What’s the Difference: Information vs. Knowledge

alex atkins bookshelf wordsConsider these two sentences: “The Internet is a great source of information” and “The Internet is a great source of knowledge.” Although some people use the terms information and knowledge interchangeably, there is a definite distinction. Information (from the Latin informatio meaning “concept, outline, idea” and informare meaning “to instruct, educate; give form to”) refers to facts or data (in the form or words, numbers, or symbols) that is obtained through written works (books, magazines, newspapers, Internet, etc.) listening (conversations, interviews, lectures, etc.) or direct observation (experiment, documentary, etc.). Facts can be presented in a specific way (organization, structure, context, etc.) to be useful for a specific purpose (e.g., census data). The salient characteristics of facts are availability, relevance, completeness, accuracy, and validity. Note the last two, while something can be considered information, it may not necessarily be true (e.g. consider the following information: “The Earth is flat” or “Men did not land on the moon in 1969” or “The recent election was stolen via fraudulent mail and absentee ballots and manipulation of voting machines” or “A cabal of Satan-worshipping pedophiles plotted against former President Trump.”)

On the other hand, knowledge (from the Middle English knowlechen meaning “admit or show one’s understanding” and Latin gnoscere meaning “get to know” and Greek gnosis meaning “understanding, inquiry”) refers to the conclusions, insights, or skills discovered, deduced, or distilled from experience, education, intuition, or the study of information — or all four. These insights, in turn, can assist in making appropriate decisions and taking specific actions.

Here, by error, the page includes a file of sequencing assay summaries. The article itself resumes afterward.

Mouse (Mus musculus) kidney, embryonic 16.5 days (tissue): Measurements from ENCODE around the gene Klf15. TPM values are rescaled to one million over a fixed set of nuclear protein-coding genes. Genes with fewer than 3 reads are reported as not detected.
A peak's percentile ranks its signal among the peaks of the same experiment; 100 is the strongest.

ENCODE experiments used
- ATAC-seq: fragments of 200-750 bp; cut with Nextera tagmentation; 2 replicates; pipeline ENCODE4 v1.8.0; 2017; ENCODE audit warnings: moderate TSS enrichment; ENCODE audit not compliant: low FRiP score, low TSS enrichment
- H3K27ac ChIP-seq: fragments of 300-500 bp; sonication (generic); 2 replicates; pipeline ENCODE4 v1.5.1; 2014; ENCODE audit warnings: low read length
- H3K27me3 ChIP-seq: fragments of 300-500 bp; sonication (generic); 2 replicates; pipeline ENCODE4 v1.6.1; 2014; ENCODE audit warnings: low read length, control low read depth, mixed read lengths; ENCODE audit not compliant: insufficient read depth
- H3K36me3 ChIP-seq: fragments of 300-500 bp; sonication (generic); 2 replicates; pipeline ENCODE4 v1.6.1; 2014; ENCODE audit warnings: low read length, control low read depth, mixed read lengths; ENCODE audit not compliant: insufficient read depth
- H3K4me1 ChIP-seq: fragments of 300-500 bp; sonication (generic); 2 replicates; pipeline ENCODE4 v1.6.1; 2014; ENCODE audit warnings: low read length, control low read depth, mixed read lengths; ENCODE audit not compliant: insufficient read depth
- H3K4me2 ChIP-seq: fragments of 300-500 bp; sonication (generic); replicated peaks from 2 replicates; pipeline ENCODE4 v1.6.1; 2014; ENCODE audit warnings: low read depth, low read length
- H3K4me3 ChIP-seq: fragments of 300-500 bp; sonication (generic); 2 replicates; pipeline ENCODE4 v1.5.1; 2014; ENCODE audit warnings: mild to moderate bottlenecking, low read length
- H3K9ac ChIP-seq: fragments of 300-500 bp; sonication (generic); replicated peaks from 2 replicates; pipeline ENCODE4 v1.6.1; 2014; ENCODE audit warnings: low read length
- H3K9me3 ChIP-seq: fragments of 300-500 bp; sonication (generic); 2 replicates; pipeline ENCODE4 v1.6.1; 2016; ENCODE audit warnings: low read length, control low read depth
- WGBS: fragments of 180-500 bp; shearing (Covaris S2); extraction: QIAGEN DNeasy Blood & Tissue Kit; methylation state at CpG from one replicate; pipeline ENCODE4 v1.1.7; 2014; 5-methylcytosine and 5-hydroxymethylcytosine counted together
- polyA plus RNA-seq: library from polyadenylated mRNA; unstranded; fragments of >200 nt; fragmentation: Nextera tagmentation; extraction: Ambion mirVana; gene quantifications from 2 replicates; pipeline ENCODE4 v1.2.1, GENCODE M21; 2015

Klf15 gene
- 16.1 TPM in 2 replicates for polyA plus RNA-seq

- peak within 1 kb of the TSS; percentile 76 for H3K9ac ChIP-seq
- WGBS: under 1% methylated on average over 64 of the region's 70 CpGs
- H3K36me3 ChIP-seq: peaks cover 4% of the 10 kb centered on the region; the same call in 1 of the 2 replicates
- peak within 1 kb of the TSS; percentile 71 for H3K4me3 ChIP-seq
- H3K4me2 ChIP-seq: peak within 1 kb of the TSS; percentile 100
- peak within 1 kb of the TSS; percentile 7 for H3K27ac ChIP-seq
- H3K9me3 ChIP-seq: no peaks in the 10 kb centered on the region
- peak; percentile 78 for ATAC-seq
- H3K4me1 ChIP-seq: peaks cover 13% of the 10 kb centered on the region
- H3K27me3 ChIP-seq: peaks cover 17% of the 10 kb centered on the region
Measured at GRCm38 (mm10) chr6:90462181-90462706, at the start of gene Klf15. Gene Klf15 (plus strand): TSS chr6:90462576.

Expressed in simpler terms, while information is the presentation of facts and figures, it is the processing of those facts and figures that leads to knowledge, specifically the understanding of a subject. Although it is easy and inexpensive to transfer information (through any printed or digital presentation of facts), it is more difficult and more costly to transfer knowledge (it is difficult to replicate insights gained from intuition, experience, and study). And finally, all information is not necessarily knowledge; however all knowledge is information.

Let us explore some related terms:

erudition: Profound learning beyond the understanding of most people.

genius: A person possessing extraordinary intelligence or skill.

intellectual: endowed with the ability to reason and understand objectively, particularly abstract or academic matters.

learning: Knowledge that is acquired by study.

pansophy: Universal knowledge.

sage: A wise person.

sapient: The possession or ability to possess wisdom.

savant: A person of learning, especially someone versed in literature or science.

wisdom: Superior understanding and judgment based on broad knowledge.